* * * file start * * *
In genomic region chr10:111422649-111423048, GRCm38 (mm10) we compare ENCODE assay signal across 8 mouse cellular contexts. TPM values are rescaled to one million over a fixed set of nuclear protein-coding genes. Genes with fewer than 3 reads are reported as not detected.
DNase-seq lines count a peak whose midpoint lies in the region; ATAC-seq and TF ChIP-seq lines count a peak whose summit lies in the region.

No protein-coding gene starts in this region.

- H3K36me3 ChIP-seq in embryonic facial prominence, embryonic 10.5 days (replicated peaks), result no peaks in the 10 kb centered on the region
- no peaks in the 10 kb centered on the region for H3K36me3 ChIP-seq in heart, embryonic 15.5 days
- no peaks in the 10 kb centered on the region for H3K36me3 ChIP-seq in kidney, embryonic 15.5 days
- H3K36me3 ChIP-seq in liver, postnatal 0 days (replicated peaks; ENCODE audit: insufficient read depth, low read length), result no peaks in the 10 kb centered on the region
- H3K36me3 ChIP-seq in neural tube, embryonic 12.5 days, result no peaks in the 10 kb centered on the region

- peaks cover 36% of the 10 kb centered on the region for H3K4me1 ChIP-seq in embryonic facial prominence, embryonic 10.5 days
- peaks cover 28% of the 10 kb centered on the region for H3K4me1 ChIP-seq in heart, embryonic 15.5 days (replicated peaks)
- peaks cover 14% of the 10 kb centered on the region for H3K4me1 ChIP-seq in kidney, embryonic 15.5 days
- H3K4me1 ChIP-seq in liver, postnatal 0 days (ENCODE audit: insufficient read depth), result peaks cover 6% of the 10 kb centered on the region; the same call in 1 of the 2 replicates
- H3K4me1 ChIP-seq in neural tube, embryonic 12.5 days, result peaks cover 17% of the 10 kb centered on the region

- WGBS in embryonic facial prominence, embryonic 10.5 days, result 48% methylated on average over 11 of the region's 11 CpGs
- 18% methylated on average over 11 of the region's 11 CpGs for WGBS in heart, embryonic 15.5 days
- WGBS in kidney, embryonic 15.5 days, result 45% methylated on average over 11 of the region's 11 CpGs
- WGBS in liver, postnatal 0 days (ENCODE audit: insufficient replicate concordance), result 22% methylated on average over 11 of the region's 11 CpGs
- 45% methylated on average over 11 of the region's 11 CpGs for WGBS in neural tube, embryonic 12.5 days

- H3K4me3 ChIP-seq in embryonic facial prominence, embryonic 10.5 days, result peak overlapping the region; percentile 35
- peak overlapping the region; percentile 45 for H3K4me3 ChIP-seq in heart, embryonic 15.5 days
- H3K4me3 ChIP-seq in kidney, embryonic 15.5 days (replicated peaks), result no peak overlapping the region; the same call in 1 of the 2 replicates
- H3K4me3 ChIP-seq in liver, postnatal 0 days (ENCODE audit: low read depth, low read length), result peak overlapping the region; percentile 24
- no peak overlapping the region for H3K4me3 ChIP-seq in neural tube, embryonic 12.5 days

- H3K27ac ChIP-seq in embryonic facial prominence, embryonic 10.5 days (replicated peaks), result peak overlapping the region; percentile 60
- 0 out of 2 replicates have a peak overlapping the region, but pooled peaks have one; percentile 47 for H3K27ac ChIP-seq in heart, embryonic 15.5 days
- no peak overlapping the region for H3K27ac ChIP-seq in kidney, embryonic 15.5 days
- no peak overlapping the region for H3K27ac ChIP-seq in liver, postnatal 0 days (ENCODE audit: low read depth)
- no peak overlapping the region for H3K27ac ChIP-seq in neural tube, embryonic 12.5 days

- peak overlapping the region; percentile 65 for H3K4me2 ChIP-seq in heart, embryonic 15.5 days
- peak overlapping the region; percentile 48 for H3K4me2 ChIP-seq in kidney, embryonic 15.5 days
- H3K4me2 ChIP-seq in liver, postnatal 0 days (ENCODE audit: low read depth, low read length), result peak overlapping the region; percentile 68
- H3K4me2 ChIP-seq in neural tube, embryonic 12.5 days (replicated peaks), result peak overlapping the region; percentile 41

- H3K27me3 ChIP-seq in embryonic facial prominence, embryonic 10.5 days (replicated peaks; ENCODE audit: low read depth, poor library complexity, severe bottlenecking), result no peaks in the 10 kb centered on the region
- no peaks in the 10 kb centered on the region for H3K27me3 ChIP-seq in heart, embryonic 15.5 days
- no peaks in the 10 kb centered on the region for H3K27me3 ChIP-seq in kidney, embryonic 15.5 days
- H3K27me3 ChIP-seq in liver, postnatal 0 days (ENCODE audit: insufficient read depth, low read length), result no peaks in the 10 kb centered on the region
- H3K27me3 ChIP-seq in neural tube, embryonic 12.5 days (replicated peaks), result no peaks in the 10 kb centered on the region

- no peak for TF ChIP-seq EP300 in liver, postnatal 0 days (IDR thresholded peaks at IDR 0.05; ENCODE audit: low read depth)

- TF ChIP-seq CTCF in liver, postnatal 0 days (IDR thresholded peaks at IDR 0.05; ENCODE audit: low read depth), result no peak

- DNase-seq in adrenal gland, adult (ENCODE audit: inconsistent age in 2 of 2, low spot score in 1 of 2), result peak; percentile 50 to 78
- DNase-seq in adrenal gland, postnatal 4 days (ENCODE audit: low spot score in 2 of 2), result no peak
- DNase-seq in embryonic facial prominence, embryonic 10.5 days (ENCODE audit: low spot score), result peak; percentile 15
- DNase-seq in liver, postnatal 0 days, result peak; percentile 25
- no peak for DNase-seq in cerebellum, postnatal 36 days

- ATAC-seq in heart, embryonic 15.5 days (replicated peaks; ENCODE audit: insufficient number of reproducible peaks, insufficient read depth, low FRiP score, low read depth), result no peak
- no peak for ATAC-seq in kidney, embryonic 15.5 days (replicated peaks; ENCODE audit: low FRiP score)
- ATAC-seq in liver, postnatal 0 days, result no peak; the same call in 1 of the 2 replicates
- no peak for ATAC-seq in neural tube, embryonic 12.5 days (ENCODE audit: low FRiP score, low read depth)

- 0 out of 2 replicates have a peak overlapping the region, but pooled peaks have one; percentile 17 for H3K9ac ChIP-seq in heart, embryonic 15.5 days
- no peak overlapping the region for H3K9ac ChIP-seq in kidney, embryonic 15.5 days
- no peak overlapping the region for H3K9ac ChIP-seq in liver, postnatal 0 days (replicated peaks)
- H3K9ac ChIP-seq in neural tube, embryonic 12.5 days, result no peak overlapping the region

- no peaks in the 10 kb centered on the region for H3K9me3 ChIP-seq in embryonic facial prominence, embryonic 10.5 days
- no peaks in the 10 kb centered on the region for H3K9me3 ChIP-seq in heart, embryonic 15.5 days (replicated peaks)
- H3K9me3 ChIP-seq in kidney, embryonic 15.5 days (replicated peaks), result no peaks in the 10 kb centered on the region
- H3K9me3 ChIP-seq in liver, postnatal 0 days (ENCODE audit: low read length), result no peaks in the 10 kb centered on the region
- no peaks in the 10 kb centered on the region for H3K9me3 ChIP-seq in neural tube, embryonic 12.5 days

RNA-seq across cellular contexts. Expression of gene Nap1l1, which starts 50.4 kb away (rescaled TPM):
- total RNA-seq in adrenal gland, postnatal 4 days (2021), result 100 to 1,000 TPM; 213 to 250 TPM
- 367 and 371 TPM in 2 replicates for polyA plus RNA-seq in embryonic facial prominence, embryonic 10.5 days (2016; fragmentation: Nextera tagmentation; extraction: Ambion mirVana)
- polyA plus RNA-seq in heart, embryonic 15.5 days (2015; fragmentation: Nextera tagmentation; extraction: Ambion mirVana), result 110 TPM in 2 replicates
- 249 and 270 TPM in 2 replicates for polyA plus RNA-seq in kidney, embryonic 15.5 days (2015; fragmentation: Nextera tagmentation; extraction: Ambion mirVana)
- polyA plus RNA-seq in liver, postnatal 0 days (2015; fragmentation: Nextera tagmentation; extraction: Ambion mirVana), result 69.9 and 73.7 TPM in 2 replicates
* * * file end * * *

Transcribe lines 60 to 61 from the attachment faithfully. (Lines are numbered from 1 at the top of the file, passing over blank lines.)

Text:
- 367 and 371 TPM in 2 replicates for polyA plus RNA-seq in embryonic facial prominence, embryonic 10.5 days (2016; fragmentation: Nextera tagmentation; extraction: Ambion mirVana)
- polyA plus RNA-seq in heart, embryonic 15.5 days (2015; fragmentation: Nextera tagmentation; extraction: Ambion mirVana), result 110 TPM in 2 replicates